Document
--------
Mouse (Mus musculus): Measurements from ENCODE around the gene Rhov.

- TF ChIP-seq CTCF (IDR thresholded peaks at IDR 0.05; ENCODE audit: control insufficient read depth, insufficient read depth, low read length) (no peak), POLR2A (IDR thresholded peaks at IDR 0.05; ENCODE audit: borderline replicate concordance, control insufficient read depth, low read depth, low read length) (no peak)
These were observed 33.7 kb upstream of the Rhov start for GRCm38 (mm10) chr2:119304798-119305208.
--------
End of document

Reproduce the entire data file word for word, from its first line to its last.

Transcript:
Mouse (Mus musculus): Measurements from ENCODE around the gene Rhov.

- TF ChIP-seq CTCF (IDR thresholded peaks at IDR 0.05; ENCODE audit: control insufficient read depth, insufficient read depth, low read length) (no peak), POLR2A (IDR thresholded peaks at IDR 0.05; ENCODE audit: borderline replicate concordance, control insufficient read depth, low read depth, low read length) (no peak)
These were observed 33.7 kb upstream of the Rhov start for GRCm38 (mm10) chr2:119304798-119305208.